The historic dockyard connects HMS VICTORY with a context of international significance. Although not built in Portsmouth, the 18th- and early 19th-century buildings and structures around the ship, place it in a built context that is near-contemporary with its construction and career as a fighting ship. The six docks that fan off No. 1 Basin are a complete complex of late 18th- and early 19th-century shipbuilding and repairing docks, considered to be ‘the finest surviving group of such eighteenth century structures in Europe’ (Coad 1989, 97). This association is further enhanced by the close physical association with the MARY ROSE, HMS WARRIOR and M33, which together demonstrate the developments in ship design and function over a period of some 400 years. The presence of VICTORY at the heart of the dockyard, explains something of the character of the docks in the early 19th century, and gives exceptional significance to both ship and setting.  The wider understanding of shipbuilding and the British Navy over the past 500 years is provided through the vessels, buildings and structures of the historic dockyard, the museum and its associated collection, Boathouse 4 and the visiting modern naval vessels.

HMS VICTORY'S scale, form and wealth of detail are an important visual foil to the formally planned groups and rows of brick and slate buildings that surround her. The sober design and the grand scale of the surrounding naval stores and offices is the context for the curving form of the ship. VICTORY'S striking colours and exuberant stern decoration contrast sharply with the elegant monochrome simplicity of the 2013 Mary Rose Museum. The aesthetic relationship between ship and setting is of exceptional significance.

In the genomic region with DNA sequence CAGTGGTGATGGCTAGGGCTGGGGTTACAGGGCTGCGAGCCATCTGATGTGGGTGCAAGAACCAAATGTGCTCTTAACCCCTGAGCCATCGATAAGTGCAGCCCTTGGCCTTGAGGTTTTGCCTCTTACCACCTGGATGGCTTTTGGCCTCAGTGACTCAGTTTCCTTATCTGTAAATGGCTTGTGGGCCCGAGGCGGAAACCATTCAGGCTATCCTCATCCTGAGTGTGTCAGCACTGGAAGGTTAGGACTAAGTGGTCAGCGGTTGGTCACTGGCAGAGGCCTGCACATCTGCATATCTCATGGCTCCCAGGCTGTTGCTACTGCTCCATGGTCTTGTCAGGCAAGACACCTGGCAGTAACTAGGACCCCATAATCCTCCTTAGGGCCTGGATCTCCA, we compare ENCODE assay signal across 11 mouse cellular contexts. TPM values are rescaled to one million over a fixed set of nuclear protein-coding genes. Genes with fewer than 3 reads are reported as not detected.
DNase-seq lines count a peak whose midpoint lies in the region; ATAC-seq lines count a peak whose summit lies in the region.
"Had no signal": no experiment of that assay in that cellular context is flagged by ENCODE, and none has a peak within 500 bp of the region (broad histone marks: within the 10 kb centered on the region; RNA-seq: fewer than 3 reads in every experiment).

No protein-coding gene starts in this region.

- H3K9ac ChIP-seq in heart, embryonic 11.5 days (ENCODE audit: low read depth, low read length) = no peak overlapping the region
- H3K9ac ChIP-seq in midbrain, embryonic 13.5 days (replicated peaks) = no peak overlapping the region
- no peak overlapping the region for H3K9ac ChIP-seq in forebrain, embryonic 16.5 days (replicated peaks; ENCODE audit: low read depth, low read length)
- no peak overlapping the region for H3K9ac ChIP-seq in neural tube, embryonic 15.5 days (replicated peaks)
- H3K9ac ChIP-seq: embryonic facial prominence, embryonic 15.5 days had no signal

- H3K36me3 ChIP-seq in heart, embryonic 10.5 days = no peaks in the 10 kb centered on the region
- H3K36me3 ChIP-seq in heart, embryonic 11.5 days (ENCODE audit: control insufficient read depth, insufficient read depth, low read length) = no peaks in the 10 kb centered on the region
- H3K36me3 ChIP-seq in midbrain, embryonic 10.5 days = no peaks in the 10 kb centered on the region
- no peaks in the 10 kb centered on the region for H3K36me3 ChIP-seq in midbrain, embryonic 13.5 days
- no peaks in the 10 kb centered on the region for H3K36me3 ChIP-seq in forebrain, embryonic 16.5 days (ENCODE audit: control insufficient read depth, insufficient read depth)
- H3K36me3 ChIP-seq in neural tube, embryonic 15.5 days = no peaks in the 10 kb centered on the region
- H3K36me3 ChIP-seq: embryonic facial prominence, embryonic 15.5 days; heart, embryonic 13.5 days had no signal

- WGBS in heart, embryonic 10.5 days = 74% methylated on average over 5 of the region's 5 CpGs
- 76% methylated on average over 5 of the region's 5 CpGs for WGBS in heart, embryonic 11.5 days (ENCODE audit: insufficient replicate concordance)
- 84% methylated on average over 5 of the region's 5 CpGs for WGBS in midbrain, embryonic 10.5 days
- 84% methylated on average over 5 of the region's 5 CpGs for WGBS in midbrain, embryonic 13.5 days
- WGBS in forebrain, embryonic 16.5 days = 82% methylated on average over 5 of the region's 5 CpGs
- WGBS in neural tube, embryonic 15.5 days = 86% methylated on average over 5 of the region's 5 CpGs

NMRN 2021

Key dates

  • 1765

    Built at Chatham Dockyard as a First Rate of 100 guns and remained on the Medway for 13 years

  • 1778

    Vessel commissioned and sent to Portsmouth to become the flagship of Admiral Keppel in command of the Channel Fleet.  Involved in an indecisive action off Ushant

  • 1778-1782

    Became successively the Flagship of Admirals Hardy, Geary, Hyde-Parker and Kempenfelt

  • 1782

    Became the Flagship of Lord Howe and took part in the relief of Gibraltar and the Battle of Cape Spartel

  • 1783

    Returned to Portsmouth and paid off

  • 1793

    With Lord Hood as the C in C, the vessel left England with a Fleet of 21 ships and captured Toulon which was later lost due to the efforts of a young Napoleon Bonaparte

  • 1794

    Took part in the Siege of Calvi where Captain Nelson lost the sight of his right eye

  • 1795

    Served as the Flagship of Admiral Man, Second in Command to Admiral Hotham.  Took part in an indecisive action off Cape Hyeres which led to Spain joining the French  Later that year the Command of the Fleet passed to Admiral Sir John Jervis

  • 1797